Anonymous said...

In the play/novel God Of Carnage each main character and minor character as well have specific roles and parts that they play within the story to flush out the plot.Alan Raleigh,Annette Raleigh,Michael Novak,and Veronica Novak are all main characters who never leave out of the spotlight, they are protagonist, but to each other their connected almost as antagonists to each other throughout the play.As the play progresses they each reveal their "true colors" Veronica Begins crying and cursing out everyone in the room while even physically attacking her husband Michael who advertises his very pessimistic views on the world. As for Annette She seems go care in the beginning but then turns her attention to drinking and vomiting and drinking again all the while yelling at everyone in the room.The only character that I would argue has a constant role in the play s Alan. The only time he is vulnerable is when his phone is damaged. Minor characters such as the children are their as problem starters for the rest of the play with the Novak Child being hit in the face with a sick by the Raleigh child.Other minor characters who both serve as messengers are Walter and Michael's mom both offstage from a phone as well.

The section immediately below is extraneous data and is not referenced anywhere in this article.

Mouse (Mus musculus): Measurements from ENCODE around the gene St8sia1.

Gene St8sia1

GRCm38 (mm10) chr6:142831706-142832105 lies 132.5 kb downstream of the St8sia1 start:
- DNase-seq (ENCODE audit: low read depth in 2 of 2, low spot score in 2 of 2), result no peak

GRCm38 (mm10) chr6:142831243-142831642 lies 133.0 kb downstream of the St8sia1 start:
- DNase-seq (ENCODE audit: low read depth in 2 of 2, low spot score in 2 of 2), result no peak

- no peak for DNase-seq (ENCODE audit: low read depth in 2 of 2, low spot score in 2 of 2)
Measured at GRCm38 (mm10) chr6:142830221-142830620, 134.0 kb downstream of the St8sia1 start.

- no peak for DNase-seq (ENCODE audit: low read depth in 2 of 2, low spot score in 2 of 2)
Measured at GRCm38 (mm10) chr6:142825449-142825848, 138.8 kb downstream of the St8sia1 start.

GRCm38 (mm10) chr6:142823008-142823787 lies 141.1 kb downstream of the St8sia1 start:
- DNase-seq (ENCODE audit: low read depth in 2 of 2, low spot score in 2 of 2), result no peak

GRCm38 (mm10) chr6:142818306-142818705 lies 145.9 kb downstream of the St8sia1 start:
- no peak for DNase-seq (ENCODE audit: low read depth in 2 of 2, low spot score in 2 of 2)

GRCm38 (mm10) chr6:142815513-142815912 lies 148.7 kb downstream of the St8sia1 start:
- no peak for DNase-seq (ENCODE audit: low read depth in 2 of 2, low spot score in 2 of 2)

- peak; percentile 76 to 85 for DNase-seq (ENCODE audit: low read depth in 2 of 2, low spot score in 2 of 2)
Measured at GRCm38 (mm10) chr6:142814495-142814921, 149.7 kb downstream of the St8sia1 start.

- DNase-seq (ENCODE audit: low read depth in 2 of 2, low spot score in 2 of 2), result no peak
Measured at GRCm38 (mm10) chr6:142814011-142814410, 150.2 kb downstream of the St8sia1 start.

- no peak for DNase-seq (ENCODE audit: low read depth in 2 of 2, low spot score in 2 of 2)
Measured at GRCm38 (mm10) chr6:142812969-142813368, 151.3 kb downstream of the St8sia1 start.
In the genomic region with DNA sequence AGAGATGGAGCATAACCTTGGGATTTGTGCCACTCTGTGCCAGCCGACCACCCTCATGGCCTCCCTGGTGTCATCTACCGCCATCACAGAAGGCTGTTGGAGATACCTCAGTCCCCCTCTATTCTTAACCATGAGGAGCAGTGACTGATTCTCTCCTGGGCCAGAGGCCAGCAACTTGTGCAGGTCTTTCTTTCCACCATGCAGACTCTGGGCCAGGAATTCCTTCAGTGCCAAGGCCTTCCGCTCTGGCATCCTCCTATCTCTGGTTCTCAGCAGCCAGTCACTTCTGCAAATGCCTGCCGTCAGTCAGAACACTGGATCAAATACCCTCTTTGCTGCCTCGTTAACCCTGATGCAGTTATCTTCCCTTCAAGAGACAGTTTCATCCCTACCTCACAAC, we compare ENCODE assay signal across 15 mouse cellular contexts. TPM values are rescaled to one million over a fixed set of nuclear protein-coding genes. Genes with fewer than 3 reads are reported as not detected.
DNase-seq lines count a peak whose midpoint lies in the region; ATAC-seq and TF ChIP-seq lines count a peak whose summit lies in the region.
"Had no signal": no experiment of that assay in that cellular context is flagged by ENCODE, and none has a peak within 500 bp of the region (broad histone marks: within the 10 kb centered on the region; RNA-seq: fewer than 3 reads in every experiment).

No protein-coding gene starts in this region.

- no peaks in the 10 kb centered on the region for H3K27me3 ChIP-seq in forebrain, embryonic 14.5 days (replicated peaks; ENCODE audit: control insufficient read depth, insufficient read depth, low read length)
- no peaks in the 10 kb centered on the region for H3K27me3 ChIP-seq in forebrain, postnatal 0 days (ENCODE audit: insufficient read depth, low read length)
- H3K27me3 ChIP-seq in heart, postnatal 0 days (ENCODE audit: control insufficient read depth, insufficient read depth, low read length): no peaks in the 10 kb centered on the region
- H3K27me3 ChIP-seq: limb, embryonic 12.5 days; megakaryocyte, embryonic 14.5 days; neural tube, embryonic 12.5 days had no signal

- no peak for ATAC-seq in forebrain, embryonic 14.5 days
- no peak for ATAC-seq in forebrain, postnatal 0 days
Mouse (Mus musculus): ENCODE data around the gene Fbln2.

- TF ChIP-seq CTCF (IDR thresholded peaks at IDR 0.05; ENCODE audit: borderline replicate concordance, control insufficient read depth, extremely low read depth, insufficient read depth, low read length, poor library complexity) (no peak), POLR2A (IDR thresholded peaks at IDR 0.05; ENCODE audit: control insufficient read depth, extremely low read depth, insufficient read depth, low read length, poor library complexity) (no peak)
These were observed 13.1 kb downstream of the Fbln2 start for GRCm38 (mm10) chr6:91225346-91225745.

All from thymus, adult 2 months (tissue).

Anonymous said...

Alan was an unsympathetic character throughout the play. He challenges society norms and rules, he questions Penelope's accusations against his son even though Alan's son was guilty. Alan was the main antagonist of the conflict since he initially started it with his attitude toward the situation. His wife Nancy, became a dynamic character because throughout the play her role changed. She went from this modest woman with morals to ending as a drunken idiot. Nancy challenged her husband's negative attitude throughout the play. Michael was also a dynamic character because he started the play as being supportive of his wife, Penelope, to then when we reached the end of the play he and everyone else were against her. Michael begins as a protagonist and ends as the antagonist. Michael's wife, Penelope, was a foil character. No matter what she maintained her integrity throughout the play even with three people attacking her. Each of the characters had a switch of being a protagonist and antagonist at least once in the play. Their motives weren't always clear and they were constantly changing.

Anonymous said...